Antarctic team's search for rare whisky
A team of New Zealanders is preparing to drill in Antarctica in the New Year, and they hope to strike - whisky.
Among the supplies British explorer Sir Ernest Shackleton abandoned on his unsuccessful 1909 expedition to the pole were two crates of the now extinct rare old brand of McKinlay and Co whisky.
Now Whyte & Mackay, the drinks giant that owns McKinlay and Co, has asked for a sample of the drink for a series of experiments, the Telegraph newspaper reported in London.
The New Zealanders will use special drills to free the trapped crates and rescue a bottle from the crates, discarded near the Cape Royds hut used by the Nimrod expedition, or at least draw off a sample using a syringe.
The crates were discovered in January 2006, but the bottle couldn't be removed as they were too deeply embedded.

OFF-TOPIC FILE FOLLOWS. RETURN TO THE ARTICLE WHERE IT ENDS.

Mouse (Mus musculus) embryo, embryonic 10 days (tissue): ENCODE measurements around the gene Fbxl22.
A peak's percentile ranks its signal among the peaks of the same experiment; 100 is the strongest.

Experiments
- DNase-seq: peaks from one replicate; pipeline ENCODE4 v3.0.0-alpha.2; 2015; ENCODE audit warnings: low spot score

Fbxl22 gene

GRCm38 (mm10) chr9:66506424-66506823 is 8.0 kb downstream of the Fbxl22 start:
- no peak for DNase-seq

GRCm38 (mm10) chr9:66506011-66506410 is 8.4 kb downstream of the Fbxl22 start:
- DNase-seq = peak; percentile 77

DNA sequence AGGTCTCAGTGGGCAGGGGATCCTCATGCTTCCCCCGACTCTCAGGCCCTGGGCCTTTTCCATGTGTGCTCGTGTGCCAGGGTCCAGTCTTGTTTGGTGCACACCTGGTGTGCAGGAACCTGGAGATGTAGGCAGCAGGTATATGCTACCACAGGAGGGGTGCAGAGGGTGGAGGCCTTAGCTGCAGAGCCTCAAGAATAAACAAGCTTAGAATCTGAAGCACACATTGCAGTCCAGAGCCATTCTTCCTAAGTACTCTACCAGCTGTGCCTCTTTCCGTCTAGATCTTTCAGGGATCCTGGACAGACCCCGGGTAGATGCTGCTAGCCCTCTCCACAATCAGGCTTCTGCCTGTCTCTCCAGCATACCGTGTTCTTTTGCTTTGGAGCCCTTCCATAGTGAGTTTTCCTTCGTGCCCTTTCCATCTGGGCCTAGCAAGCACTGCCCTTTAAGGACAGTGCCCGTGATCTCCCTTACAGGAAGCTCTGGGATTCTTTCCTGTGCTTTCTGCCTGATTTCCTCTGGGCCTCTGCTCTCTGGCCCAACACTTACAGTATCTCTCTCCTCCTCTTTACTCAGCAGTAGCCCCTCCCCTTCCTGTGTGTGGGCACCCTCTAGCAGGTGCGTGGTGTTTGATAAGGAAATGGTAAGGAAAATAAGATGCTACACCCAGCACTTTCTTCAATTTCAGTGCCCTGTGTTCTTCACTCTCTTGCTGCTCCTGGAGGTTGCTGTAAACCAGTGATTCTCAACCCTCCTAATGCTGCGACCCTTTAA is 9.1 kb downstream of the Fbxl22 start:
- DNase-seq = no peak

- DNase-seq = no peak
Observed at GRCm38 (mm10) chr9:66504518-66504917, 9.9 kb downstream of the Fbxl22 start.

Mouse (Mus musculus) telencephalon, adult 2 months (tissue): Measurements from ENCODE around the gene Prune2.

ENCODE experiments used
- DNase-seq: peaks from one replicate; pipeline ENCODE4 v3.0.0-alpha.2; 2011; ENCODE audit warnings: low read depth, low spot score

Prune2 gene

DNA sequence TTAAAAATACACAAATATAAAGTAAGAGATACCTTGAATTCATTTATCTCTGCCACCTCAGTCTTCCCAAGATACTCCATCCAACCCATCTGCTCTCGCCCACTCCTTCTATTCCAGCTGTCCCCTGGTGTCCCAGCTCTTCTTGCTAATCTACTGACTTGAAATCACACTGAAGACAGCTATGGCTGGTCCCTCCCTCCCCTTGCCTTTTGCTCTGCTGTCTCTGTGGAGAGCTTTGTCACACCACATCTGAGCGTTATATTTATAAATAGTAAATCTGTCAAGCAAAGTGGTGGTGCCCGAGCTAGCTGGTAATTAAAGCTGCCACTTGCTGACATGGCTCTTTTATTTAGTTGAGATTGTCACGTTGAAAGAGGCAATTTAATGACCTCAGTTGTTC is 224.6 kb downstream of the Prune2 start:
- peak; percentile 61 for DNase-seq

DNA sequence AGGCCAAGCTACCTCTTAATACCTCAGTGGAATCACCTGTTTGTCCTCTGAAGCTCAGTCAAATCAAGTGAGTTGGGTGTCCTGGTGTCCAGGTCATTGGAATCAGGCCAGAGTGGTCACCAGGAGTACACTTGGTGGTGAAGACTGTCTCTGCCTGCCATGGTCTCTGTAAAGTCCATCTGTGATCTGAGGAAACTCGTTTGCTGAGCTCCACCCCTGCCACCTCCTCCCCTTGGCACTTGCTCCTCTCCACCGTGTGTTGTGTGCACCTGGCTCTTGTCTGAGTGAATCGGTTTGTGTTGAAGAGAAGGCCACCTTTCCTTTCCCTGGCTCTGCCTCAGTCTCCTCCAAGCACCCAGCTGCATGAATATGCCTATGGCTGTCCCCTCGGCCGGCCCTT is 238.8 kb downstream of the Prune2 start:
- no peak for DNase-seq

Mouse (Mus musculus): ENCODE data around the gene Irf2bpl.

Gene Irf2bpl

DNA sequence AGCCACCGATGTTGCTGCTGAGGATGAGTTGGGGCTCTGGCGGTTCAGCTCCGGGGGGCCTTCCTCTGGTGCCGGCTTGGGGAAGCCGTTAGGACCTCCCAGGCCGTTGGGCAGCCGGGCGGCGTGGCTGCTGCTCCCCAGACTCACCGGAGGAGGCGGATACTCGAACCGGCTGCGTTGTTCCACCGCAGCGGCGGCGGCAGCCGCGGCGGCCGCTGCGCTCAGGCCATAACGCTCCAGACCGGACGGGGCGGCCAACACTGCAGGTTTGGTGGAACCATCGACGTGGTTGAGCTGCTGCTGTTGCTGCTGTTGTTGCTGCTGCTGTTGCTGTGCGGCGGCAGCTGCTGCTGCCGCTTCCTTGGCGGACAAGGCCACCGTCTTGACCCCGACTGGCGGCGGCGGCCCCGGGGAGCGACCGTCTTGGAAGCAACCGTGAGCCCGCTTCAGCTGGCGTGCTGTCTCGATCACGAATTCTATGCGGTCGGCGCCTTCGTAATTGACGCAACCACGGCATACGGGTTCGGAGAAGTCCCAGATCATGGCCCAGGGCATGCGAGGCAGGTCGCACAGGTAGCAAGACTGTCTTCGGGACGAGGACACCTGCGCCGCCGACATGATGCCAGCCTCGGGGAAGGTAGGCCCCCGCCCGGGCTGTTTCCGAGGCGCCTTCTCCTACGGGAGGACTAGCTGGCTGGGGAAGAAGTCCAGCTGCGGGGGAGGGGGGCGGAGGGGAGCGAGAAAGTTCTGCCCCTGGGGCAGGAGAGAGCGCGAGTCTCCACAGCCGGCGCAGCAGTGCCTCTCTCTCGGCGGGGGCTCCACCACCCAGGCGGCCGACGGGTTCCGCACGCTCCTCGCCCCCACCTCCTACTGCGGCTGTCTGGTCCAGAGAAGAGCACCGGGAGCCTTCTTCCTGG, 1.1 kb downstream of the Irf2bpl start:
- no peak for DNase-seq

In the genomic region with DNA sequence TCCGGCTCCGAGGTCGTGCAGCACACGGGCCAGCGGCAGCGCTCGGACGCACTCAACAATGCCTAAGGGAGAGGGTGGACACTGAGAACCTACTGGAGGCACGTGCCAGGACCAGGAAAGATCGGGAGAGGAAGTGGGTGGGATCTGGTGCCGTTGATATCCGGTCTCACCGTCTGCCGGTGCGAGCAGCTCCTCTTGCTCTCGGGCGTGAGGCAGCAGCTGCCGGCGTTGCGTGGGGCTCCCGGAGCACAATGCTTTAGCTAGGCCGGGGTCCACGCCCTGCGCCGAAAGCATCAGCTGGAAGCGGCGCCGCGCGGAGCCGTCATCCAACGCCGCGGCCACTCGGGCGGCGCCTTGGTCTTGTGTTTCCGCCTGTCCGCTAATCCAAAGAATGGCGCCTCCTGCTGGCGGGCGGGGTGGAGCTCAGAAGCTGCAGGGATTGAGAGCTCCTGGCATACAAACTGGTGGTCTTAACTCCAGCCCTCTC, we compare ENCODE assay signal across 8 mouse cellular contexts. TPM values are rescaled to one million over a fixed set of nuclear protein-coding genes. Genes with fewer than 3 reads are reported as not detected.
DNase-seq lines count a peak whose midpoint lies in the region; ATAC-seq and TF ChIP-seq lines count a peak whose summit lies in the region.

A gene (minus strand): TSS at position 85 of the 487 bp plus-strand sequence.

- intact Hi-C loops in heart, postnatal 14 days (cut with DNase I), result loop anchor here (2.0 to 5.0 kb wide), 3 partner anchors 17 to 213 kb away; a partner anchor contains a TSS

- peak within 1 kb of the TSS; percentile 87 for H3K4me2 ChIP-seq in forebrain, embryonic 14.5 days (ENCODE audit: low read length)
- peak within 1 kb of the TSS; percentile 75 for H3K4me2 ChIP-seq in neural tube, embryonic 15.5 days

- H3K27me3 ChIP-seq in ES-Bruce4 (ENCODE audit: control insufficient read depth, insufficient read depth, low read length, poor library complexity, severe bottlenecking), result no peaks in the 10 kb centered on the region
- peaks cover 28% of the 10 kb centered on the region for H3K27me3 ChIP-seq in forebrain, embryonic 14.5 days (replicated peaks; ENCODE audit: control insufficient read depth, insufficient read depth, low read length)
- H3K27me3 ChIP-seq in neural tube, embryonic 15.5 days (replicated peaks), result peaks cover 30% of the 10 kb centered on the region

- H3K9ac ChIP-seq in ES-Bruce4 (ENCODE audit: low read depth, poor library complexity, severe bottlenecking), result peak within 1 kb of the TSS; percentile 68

Though the New Zealanders have agreed to try to retrieve some bottles, international protocols agreed by 12 Antarctic Treaty nations say the crates can only be taken off Antarctica for conservation reasons.
A programme manager with the Antarctic Heritage Trust, Al Fastier, who is leading the expedition to Cape Royds in January said he did not want to sample the contents.
He said: "It's better to imagine it than to taste it. That way it keeps its mystery".
The whisky was found under the floorboards of the hut while workers were clearing out a century's worth of ice.
Richard Paterson, Whyte & Mackay's master blender, has said that if he can get a sample, he intends to replicate the famous old whisky.
If the experiment is successful, original McKinlay whisky could be put back on sale.
"I really hope we can get some back here. It's been laying there lonely and neglected. It should come back to Scotland where it was born.
"Even if most of the bottles have to remain in Antarctica for historic reasons, it would be good if we could get a couple."
Mr Paterson said the Shackleton expedition's whisky could still be drinkable and taste exactly how it did 100 years ago.